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A randomized trial of early psychiatric intervention in residential care: impact on health outcomes

Published online by Cambridge University Press:  14 September 2005

Ria Kotynia-English
Affiliation:
School of Psychiatry and Clinical Neurosciences, University of Western Australia and Royal Perth Hospital, Perth, Western Australia
Helen McGowan
Affiliation:
North Metropolitan Health Service, Perth, Western Australia
Osvaldo P. Almeida
Affiliation:
School of Psychiatry and Clinical Neurosciences, University of Western Australia and Royal Perth Hospital, Perth, Western Australia

Abstract

Background: The prevalence of psychological and behavioral disturbances among older adults living in residential care facilities is high, and it has been shown previously that people with such symptoms have poorer health outcomes. This study was designed to assess the efficacy of an early psychiatric intervention on the 12-month health outcomes of older adults admitted to residential care facilities in Perth, Western Australia. We hypothesized that subjects in the intervention group would have better mental and physical health outcomes than controls.

Methods: The study was designed as a randomized, single-blinded, controlled trial. All subjects aged 65 years or over admitted to one of the 22/26 participating residential care facilities of the Inner City area of Perth were approached to join the study and were allocated randomly to the intervention or usual care group. Demographic and clinical information (including medications and use of physical restraint) was gathered systematically from all participants at baseline, and at 6 and 12 months. At each assessment, the Geriatric Depression Scale (GDS), the Health of the Nation Outcome Scales for older adults (HoNOS 65+), the Mini-mental State Examination (MMSE) and the Neuropsychiatric Inventory (NPI) were administered. Subjects in the intervention group who screened positive at the baseline assessment for psychiatric morbidity were reviewed within a 2-week period by the Inner City Mental Health Service of Older Adults (ICMHSOA). If clinically appropriate, mental health services were introduced without the involvement of the research team.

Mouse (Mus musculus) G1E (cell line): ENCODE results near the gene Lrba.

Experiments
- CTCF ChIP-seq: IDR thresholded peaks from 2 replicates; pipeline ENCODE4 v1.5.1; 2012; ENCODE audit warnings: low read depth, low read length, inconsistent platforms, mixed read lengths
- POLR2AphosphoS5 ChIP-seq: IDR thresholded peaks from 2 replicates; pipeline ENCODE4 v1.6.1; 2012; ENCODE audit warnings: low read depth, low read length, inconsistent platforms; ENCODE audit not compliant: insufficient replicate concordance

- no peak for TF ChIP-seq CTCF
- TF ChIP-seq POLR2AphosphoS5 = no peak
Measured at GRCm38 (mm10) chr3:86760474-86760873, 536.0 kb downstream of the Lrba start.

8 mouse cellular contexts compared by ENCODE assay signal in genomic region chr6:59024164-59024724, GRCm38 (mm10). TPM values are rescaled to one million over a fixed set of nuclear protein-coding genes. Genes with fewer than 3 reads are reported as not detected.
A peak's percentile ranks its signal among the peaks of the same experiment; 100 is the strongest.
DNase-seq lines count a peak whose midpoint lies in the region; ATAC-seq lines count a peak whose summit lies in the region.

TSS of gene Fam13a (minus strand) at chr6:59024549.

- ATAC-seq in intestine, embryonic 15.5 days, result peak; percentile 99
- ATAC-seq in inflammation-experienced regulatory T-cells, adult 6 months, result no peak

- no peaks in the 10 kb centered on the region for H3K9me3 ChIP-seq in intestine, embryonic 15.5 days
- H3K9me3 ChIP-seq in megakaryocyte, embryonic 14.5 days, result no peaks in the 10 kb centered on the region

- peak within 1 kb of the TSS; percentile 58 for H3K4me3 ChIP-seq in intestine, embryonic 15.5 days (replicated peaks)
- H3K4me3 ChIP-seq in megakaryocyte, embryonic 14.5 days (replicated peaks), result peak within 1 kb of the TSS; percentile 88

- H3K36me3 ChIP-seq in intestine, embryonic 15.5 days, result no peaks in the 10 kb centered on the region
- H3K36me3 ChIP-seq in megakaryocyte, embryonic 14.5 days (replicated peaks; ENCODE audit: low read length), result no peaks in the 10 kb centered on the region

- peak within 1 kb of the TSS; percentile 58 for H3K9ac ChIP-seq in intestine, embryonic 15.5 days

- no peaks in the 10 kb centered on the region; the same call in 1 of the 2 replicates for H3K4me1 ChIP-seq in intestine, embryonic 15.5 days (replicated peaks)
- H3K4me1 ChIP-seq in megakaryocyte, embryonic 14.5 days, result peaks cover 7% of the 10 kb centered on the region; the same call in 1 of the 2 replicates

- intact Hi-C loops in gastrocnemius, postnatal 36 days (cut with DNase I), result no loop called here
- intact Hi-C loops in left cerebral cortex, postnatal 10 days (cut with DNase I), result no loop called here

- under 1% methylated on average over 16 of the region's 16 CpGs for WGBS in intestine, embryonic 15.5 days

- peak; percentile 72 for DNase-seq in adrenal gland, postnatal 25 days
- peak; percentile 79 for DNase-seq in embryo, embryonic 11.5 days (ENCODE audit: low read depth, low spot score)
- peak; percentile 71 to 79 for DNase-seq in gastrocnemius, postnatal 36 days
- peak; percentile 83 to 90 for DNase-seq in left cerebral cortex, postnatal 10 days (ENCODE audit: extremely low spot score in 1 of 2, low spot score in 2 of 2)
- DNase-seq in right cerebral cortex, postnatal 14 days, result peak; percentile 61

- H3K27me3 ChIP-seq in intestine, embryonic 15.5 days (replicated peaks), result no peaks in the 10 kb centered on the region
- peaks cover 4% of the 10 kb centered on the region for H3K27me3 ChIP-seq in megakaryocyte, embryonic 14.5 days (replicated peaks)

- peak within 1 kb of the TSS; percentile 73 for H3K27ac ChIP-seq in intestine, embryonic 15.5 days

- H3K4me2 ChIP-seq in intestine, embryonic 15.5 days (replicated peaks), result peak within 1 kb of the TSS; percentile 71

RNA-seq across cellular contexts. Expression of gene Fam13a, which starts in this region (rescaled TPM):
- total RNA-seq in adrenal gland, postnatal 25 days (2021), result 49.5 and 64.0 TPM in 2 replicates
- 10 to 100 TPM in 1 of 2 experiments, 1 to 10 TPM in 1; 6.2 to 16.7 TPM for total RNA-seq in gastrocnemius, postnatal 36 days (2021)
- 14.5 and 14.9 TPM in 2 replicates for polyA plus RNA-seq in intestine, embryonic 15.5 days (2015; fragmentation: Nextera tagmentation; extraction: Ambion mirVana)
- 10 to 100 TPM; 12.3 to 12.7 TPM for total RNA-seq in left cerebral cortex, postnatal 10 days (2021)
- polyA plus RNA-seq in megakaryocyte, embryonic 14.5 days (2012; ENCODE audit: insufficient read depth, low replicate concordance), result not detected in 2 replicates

Results: One hundred and six subjects and their next of kin consented to participate in the study (53 in each group). Mental health screening and early referral to a psychogeriatric service did not significantly change the average number of medical contacts, self-rated health, use of psychotropic or PRN medication, use of physical restraint, 12-month mortality, or mental health outcomes, as measured by the GDS-15, HoNOS 65+ and NPI (p>0.05 for all relevant outcomes).

Conclusion: Systematic mental health screening of older adults admitted to residential care facilities and early clinical intervention does not change 12-month health outcomes. More effective interventions to improve the health outcomes of older adults with psychological and behavioral disturbances admitted to residential care facilities are needed.

Type
Research Article
Copyright
International Psychogeriatric Association 2005

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